Internet jeweler Blue Nile reported strong sales growth and a healthier bottom line Thursday, boosted by solid demand for diamond engagement rings.

The Seattle-based company said first-quarter sales rose 17 percent to $97.1 million, including a 19 percent jump in its U.S. engagement business to $55.3 million.

Chief Executive Harvey Kanter, citing a stock-market rally and rising home values, said Blue Nile’s young, affluent customers are feeling better about the economy.

“Our customer is better educated, more affluent and with a bigger job, so to speak. They’re aware of the challenges,” Kanter said in an interview. “But they’re comfortable with where the economy is.”

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Blue Nile’s quarterly profit improved to $832,000, or 7 cents a share, up from $154,000, or a penny a share, a year ago.

Those results narrowly beat Wall Street’s expectation for $96.9 million in sales and a per-share profit of 6 cents.

But the Internet retailer faces a major headwind in the form of new online-sales-tax legislation. The Senate next week is expected to pass a bill to expand Internet sales taxes, setting the stage for a battle in the Republican-led House.

Blue Nile, the world’s largest online seller of diamond engagement rings, could see a major change in buyer behavior if forced to collect sales taxes in more states.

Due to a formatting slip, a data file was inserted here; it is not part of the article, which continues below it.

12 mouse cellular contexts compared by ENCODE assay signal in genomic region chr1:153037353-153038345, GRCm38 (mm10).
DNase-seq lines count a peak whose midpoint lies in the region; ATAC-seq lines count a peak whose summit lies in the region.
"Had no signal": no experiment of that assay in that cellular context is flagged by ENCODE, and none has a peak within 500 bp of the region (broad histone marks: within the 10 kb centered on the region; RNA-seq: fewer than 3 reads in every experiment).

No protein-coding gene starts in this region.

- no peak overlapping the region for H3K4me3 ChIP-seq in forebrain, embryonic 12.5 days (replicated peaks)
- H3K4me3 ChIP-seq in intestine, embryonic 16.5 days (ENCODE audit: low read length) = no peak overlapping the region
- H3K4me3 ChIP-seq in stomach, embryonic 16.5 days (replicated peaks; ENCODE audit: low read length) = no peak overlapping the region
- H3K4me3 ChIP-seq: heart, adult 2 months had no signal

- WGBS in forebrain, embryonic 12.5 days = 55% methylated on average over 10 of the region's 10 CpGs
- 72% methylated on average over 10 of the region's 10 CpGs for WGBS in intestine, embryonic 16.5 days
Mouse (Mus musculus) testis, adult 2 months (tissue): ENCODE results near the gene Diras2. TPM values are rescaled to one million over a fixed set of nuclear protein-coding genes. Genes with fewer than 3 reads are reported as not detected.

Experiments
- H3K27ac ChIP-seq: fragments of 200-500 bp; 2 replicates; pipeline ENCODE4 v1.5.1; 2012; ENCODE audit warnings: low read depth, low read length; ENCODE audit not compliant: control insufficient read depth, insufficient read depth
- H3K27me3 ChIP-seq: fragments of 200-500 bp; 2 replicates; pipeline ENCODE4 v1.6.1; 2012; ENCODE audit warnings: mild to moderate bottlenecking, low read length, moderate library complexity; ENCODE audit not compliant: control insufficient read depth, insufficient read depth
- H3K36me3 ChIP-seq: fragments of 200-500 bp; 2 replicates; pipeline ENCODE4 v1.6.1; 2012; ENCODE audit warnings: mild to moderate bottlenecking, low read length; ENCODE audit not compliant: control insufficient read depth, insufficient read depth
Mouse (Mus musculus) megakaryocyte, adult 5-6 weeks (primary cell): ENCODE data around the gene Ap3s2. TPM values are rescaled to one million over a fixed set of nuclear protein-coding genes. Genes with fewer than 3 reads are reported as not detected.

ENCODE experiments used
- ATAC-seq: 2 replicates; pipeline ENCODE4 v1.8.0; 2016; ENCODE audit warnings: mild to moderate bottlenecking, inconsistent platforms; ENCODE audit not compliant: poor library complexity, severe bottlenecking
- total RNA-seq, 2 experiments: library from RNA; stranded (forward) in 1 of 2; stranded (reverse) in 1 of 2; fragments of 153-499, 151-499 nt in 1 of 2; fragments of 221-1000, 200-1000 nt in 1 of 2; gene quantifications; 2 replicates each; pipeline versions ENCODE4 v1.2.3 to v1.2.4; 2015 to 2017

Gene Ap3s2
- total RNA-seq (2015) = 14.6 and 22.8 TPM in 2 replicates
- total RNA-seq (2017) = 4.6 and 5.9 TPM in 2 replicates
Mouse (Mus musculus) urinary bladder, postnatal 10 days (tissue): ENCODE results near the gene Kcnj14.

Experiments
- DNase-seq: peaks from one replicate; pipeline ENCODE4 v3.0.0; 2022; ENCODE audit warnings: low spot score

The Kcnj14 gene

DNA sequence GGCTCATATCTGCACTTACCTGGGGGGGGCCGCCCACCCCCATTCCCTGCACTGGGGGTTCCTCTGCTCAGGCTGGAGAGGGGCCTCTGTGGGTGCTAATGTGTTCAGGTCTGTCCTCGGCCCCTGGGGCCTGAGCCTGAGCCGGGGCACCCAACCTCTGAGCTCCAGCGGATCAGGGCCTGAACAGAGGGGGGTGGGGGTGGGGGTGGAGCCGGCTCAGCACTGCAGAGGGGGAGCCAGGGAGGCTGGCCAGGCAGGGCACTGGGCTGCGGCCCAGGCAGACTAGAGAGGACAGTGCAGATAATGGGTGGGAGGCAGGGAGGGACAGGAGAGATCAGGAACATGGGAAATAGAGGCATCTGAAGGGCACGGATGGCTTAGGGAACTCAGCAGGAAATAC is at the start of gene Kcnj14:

Deutsche Bank analyst Ross Sandler asked Chief Financial Officer David Binder about the effects of the potential new tax requirements on Blue Nile’s business during an earnings call Thursday.

With sales taxes ranging from 5 to 10 percent nationally, the average cost of a Blue Nile purchase could jump 8 percent under the proposal, Sandler noted.

“We’re based on a much higher level of efficiency,” Binder replied, adding that Blue Nile’s annual sales per employee exceed $1.6 million, well above its brick-and-mortar rivals.

“We flow that efficiency through to our pricing,” he said. “So we still see a compelling value proposition, with or without sales tax.”

Current law prohibits states from requiring Internet retailers to collect sales taxes unless they have a physical presence in that state. As a result, Blue Nile collects taxes only in New York and Washington.

The so-called Marketplace Fairness Act would help states force e-tailers to charge the tax even if they’re located elsewhere.

Looking ahead, Blue Nile forecast second-quarter sales in the range of $100 million to $105 million, and a per-share profit of between 13 and 17 cents. The outlook was in line with analysts’ estimates, but Wall Street seemed underwhelmed.

Blue Nile stock closed Thursday’s regular trading session up 5 cents, less than 1 percent, to $32.73. Shares then fell 8 percent to $30.08 in extended trading after the earnings report.

The stock has bounced between $22.94 and $43.54 in the past 52 weeks.

Amy Martinez: 206-464-2923 or On Twitter: @amyemartinez